Can I tell from the photo if it is one or the other camera? No, I cannot. Looking at a picture without my notes, I wouldn't be sure which camera I used. Often I presume a camera model based on the year the photo was taken. If I look at a photo from 2014, it was most likely the Leica M240. If the photo is from 2019, it was most likely the Leica M10. The file does contain keywords indicating which camera and lens were used, and I almost always have to check to make sure. It's never that I see a photo and instantly know it was taken with that camera. Even a color photo made into black and white can look like it was taken with the Leica M Monochrom. That is how little, in practical terms, the model, the dynamic range, the megapixels, and all play in. It means nothing.
What does mean something is how it feels to use the camera. Is it easy to carry at all times? Does it help you get the shot (and not get in the way of getting it)? Does it make you want to take the camera with you and use it?
Those are the things that make you love a camera like the Leica M9, the Nikon F2, the Leica M6, the Canon A1, the Canon 5D, and so on (and secretly hope they will always be around).
But cameras do not stay around. Soon comes the next model, and the previous one is discontinued. In some cases, it's a blessing, but oftentimes it blurs the concept of what was actually really good.
The Leica SL2-S (2020) is one example of sideways innovation. It's a Leica SL2, but in many ways, it is also the previous Leica SL (2015) with logical evolution added, and it was released as an alternative to the new Leica SL2 a year later.
The Leica M10-R (2020) is another example of sideways innovation. It's a Leica M10, but with an increased 40MP sensor, which is what one would expect in the next model. But here, it's a half-time release between the previous and the next model, and probably the best Leica M model available still. The Leica M10 models are well-tested and do the job. The Leica M10 model was a result of simplifications, a return to what had worked before and what the users liked, with the addition of an ISO dial (in itself a return to what used to sit on the top left of the camera, so the innovation was rather how to bring it back in a way that made sense and added usability that fit the camera).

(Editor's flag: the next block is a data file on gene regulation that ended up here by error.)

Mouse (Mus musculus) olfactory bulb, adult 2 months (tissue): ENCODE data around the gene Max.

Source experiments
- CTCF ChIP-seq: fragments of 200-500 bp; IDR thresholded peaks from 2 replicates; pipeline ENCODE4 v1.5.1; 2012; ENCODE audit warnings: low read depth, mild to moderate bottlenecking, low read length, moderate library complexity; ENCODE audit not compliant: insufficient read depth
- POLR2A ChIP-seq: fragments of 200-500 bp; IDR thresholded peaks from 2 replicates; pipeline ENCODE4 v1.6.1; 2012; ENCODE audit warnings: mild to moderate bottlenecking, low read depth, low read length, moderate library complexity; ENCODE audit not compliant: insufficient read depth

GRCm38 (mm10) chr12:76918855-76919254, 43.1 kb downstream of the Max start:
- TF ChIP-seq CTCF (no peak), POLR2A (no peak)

The Leica M6 (1982-2002) was launched again in 2022, and the point was that it was exactly the same camera as it used to be. Nothing added, nothing changed. Just the same good old camera available as brand new from the factory.
In terms of the Leica SL, the original Leica SL has a really good sensor for video. And for stills, it has a beautiful look that some would call more of a film look and less of a digital look (The same is the case for the original Leica Q (2015) that has a more film-like look than the Leica Q2 (2019) and Leica Q3 (2023)).
The Leica SL2-S is sort of the Leica SL in a better body, with a better and simpler menu and fewer and more logical navigation buttons. The Leica SL2 with 47Mp is almost overkill.
I think the Leica SL2-S should have a long life ahead of it. It's a great, well-tested camera with an excellent 24MP sensor for stills and video. It's the Canon 5D of Leica's (by which I mean that the original Canon 5D (2005) was great for video and the next generations never surpassed it).
As consumers we are swimming upstream against a strong current of terminology and severe gadgeteerism. Idealism in short supply. Maybe the innovation was better invested in improving the image quality (not the number of pixels but how the overall image looks and feels), the battery time, a further simplification of menu, afamiliar feeling usability, improvements of the camera's balance and strap system.